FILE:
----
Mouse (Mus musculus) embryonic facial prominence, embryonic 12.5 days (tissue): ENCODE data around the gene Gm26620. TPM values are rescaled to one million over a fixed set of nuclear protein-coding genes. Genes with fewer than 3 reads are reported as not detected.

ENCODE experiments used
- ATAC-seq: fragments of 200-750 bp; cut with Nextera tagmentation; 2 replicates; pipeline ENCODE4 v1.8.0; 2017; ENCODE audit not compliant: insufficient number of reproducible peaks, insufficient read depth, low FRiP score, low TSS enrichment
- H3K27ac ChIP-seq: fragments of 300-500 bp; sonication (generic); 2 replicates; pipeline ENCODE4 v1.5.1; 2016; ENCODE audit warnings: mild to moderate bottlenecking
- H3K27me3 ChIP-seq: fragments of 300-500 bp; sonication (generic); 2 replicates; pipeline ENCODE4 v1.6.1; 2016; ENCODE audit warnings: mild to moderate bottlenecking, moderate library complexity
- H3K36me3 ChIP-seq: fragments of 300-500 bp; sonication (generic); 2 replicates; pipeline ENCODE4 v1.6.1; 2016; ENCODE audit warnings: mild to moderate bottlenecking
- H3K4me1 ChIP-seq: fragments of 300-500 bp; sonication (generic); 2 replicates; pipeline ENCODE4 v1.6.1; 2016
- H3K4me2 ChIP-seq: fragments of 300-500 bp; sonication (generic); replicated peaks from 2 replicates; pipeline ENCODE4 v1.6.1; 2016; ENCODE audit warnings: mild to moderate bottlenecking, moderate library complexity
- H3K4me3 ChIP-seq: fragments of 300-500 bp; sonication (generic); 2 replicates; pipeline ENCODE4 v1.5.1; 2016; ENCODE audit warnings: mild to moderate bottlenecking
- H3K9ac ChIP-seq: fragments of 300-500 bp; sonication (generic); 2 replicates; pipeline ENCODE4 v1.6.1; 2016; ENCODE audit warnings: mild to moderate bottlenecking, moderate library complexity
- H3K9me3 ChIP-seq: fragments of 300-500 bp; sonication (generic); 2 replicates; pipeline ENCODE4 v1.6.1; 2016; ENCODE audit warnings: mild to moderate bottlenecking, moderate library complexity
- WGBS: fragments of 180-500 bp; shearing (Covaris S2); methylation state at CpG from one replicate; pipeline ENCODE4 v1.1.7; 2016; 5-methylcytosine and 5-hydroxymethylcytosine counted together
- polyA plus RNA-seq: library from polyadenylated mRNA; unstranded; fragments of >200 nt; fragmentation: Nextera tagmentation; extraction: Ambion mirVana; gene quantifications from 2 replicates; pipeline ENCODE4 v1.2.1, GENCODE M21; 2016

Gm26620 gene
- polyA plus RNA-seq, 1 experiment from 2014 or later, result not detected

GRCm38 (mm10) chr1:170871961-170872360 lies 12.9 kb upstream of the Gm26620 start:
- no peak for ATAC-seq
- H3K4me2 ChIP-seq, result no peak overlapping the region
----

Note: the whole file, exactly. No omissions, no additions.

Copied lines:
Mouse (Mus musculus) embryonic facial prominence, embryonic 12.5 days (tissue): ENCODE data around the gene Gm26620. TPM values are rescaled to one million over a fixed set of nuclear protein-coding genes. Genes with fewer than 3 reads are reported as not detected.

ENCODE experiments used
- ATAC-seq: fragments of 200-750 bp; cut with Nextera tagmentation; 2 replicates; pipeline ENCODE4 v1.8.0; 2017; ENCODE audit not compliant: insufficient number of reproducible peaks, insufficient read depth, low FRiP score, low TSS enrichment
- H3K27ac ChIP-seq: fragments of 300-500 bp; sonication (generic); 2 replicates; pipeline ENCODE4 v1.5.1; 2016; ENCODE audit warnings: mild to moderate bottlenecking
- H3K27me3 ChIP-seq: fragments of 300-500 bp; sonication (generic); 2 replicates; pipeline ENCODE4 v1.6.1; 2016; ENCODE audit warnings: mild to moderate bottlenecking, moderate library complexity
- H3K36me3 ChIP-seq: fragments of 300-500 bp; sonication (generic); 2 replicates; pipeline ENCODE4 v1.6.1; 2016; ENCODE audit warnings: mild to moderate bottlenecking
- H3K4me1 ChIP-seq: fragments of 300-500 bp; sonication (generic); 2 replicates; pipeline ENCODE4 v1.6.1; 2016
- H3K4me2 ChIP-seq: fragments of 300-500 bp; sonication (generic); replicated peaks from 2 replicates; pipeline ENCODE4 v1.6.1; 2016; ENCODE audit warnings: mild to moderate bottlenecking, moderate library complexity
- H3K4me3 ChIP-seq: fragments of 300-500 bp; sonication (generic); 2 replicates; pipeline ENCODE4 v1.5.1; 2016; ENCODE audit warnings: mild to moderate bottlenecking
- H3K9ac ChIP-seq: fragments of 300-500 bp; sonication (generic); 2 replicates; pipeline ENCODE4 v1.6.1; 2016; ENCODE audit warnings: mild to moderate bottlenecking, moderate library complexity
- H3K9me3 ChIP-seq: fragments of 300-500 bp; sonication (generic); 2 replicates; pipeline ENCODE4 v1.6.1; 2016; ENCODE audit warnings: mild to moderate bottlenecking, moderate library complexity
- WGBS: fragments of 180-500 bp; shearing (Covaris S2); methylation state at CpG from one replicate; pipeline ENCODE4 v1.1.7; 2016; 5-methylcytosine and 5-hydroxymethylcytosine counted together
- polyA plus RNA-seq: library from polyadenylated mRNA; unstranded; fragments of >200 nt; fragmentation: Nextera tagmentation; extraction: Ambion mirVana; gene quantifications from 2 replicates; pipeline ENCODE4 v1.2.1, GENCODE M21; 2016

Gm26620 gene
- polyA plus RNA-seq, 1 experiment from 2014 or later, result not detected

GRCm38 (mm10) chr1:170871961-170872360 lies 12.9 kb upstream of the Gm26620 start:
- no peak for ATAC-seq
- H3K4me2 ChIP-seq, result no peak overlapping the region